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Creating a LabVIEW Development Tool

Creating a Tool for LabVIEW

» Creating a LabVIEW Developement Tool

Many LabVIEW add-ons are tools for the Development Environment.  These types of add-ons can be implemented as external applications or as tools inside of LabVIEW.  Tools usually use VI Server, and can also incorporate LabVIEW Scripting and menu integration.  This document will address the general issues of designing and implementing a LabVIEW tool.

VI Server

The VI Server is very important for many LabVIEW Tools. The Server contains a set of functions that allows you to dynamically control VIs and the LabVIEW environment.  Some of the primary uses of VI Server in LabVIEW tools:

  • Dynamically load VIs - This can reduce the calling VI or executable's size and launch time.
  • Retrieve information from LabVIEW - For example, VI Server can be used to find all VIs in memory or LabVIEW's root directory.
  • Edit VI Code Programmatically - Scripting adds functionality into VI Server and allows you to edit the code of VIs programmatically and generate new code.


The LabVIEW Help contains detailed information on VI Server:

  • Building VI Server Applications – This document introduces the basics of VI Server, such as property, methods, and basic functions.  Read this document if you are not familiar with VI Server.
  • Capabilities of the VI Server – This help document details the primary use cases for VI Server.  Read this document if you would like an illustration of the most common and practical uses of VI Server.
  • VI Server How-To – This document lists many step-by-step guides for VI Server, and is very useful for new users.  Ensure you are familiar with the tasks described here before building a large project using VI Server.

It is important to have a solid understanding of VI Server before using more advanced features of VI Server, such as remote VI Server or LabVIEW Scripting.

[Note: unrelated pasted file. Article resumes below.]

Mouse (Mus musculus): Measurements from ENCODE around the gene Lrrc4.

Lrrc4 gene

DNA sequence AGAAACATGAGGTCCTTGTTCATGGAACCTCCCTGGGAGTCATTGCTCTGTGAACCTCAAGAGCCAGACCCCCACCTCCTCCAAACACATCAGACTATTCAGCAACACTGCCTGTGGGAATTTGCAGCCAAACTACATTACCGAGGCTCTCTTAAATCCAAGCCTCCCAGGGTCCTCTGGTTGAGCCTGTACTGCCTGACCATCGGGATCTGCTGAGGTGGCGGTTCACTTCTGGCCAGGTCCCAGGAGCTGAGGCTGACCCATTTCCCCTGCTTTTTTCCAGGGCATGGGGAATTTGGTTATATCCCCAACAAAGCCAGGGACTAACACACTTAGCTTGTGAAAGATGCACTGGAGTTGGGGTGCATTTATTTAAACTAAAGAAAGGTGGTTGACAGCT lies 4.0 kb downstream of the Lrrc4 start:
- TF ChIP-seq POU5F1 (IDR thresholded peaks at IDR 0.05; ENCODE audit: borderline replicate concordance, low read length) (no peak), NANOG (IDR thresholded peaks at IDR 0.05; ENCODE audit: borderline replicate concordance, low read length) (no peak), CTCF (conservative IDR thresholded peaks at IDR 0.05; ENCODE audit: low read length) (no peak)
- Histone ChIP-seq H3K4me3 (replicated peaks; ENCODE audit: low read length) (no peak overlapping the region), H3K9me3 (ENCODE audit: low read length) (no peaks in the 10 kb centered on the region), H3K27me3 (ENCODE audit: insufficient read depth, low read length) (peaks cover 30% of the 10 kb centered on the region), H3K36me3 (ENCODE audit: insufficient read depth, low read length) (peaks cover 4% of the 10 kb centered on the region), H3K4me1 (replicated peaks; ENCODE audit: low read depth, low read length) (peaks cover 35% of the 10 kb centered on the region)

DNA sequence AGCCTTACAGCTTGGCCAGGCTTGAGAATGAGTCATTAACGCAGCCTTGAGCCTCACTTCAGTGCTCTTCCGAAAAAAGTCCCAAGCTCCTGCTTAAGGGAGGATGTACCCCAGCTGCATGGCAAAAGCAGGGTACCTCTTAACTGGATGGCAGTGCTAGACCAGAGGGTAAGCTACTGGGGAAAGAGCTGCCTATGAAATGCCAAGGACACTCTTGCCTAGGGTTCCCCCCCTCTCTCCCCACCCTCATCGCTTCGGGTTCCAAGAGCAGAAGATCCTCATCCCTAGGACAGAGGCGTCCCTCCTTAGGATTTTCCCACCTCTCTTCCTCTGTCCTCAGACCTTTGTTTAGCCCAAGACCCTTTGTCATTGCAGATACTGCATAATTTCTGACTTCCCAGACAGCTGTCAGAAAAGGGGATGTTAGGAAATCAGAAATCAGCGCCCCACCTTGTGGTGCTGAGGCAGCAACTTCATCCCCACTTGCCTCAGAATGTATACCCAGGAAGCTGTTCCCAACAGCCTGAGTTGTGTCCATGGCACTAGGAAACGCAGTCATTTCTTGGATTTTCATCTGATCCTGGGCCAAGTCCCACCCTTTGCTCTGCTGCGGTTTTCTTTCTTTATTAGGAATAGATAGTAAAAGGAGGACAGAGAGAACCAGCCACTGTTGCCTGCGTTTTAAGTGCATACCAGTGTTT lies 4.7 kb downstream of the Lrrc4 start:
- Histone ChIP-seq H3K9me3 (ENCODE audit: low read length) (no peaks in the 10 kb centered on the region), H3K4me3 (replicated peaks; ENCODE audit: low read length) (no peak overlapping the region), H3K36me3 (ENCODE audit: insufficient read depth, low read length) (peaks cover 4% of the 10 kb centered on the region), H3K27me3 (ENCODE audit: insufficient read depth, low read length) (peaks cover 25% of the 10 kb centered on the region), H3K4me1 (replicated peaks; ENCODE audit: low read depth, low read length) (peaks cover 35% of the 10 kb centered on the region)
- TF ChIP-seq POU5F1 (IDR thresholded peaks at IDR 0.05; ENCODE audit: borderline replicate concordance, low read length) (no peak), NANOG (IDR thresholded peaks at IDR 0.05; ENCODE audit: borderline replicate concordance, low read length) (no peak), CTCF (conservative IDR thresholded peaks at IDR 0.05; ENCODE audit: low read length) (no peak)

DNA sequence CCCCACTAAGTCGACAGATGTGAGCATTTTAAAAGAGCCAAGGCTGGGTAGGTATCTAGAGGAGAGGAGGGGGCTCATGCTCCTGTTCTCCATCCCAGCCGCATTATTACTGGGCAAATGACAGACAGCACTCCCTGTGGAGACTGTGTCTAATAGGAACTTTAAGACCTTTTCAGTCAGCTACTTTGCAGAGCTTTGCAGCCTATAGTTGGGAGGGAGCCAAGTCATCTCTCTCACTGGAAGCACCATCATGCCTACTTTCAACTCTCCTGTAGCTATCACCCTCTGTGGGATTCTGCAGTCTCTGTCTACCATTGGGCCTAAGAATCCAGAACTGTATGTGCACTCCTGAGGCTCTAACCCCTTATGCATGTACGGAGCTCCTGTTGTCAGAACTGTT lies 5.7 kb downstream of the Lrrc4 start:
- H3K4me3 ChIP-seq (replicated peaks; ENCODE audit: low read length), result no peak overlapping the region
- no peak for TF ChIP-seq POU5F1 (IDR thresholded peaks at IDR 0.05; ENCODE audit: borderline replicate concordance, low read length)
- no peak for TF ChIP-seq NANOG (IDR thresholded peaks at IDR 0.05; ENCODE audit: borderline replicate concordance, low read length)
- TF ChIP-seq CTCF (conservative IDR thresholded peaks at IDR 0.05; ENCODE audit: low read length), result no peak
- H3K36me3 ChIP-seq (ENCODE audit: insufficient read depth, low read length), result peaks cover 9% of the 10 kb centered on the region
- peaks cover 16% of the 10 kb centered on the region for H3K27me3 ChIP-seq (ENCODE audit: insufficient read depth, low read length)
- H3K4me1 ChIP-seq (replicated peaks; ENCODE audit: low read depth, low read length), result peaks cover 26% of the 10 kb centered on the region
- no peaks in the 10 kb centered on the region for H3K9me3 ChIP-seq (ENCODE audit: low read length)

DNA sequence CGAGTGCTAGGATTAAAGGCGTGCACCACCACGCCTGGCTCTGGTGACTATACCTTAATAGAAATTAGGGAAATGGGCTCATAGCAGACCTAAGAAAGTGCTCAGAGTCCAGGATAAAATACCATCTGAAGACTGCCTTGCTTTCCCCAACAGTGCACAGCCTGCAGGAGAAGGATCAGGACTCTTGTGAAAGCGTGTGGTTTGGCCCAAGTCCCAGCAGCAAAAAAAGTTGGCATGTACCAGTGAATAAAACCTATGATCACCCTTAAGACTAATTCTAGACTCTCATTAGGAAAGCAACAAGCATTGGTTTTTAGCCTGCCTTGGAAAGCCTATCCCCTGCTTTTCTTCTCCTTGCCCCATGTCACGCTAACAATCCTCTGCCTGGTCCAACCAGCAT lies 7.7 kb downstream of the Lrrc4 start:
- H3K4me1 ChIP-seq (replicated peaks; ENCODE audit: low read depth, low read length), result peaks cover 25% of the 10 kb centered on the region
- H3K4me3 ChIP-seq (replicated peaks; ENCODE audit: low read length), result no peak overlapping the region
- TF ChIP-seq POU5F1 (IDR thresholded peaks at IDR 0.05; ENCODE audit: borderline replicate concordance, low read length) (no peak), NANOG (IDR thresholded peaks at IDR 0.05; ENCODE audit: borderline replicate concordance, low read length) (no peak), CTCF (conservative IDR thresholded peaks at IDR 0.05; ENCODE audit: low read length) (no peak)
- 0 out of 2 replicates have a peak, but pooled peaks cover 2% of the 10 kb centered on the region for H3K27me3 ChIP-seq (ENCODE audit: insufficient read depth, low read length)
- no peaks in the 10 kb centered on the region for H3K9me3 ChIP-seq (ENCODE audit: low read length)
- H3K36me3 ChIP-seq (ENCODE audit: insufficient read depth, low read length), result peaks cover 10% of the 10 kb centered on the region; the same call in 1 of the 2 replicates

Remote VI Server

For some applications, an external program may need to communicate with LabVIEW and access VI Server functions. An application, shared library (dll), or .NET assembly may be built in LabVIEW to achieve this.


To communicate with LabVIEW through VI Server from an executable or running on the same machine, ensure localhost has Machine Access for the VI Server in LabVIEW.  You must also have VI Server access to all VIs.  By default, LabVIEW allows remote VI Server access to all VIs via localhost.

When an external program invokes VI Server remotely a limited number of functions are available.  The LabVIEW Help marks these limited properties and methods as “Remote access disallowed”.  For example, see the help for the All VIs In Memory property.  These properties and methods can, however, be called from a VI running inside of LabVIEW.

See the example Calling Internal LabVIEW Properties Externally for more information.

VI Scripting

LabVIEW Scripting enables users to write a LabVIEW program that can generate and inspect LabVIEW code. It exposes many additional VI Server classes, properties, and methods. It allows users to create new VIs, Front Panel controls, Block Diagram objects and wires as well as traverse diagram object hierarchies and modify code.  LabVIEW Scripting can currently be downloaded at the LabVIEW APIs Community.


There are a number of resources available for Scripting:

  • Scripting Download - LabVIEW Scripting is available for Windows, Mac OS, and Linux.  The download includes examples and a Getting Started guide.
  • Automating Development with Scripting - This document and accompanying videos illustrate the power of Scripting, and can help you get started with practical applications of Scripting.
  • LabVIEW API Community - This community contains a discussion forum dedicated to Scripting, as well as many examples and documents.

Custom Menu Items

It is also possible to add custom items to the a few of LabVIEW menus: File, Tools, and Help.  These menu items can give the end-user quick access to your add-on.

See the document Integrating into the LabVIEW Menus for details and instructions.


Create Project Templates

If your customers would benefit from starting development with a project template, complete with template code and preconfigured target systems, we recommend creating Project Templates.  Please review the following article:

Using Custom Templates and Sample Projects to Develop LabVIEW Projects

Chris Bolin
LabVIEW Partner Program, CLA
Active Participant Active Participant
Active Participant

Hey Chris: It's worth mentioning that when integrating into the menus, the "<labview>\wizard" folder only adds to the File menu of VIs, it does not add to the File menu of the LabVIEW Project Explorer window.  I might classify this as a bug.

JKI Blog
NI Employee (retired)

Hey Jim - thanks for bringing that up! We went ahead and added that clarification to the Integrating into the LabVIEW Menus doc.

Chris Bolin
LabVIEW Partner Program, CLA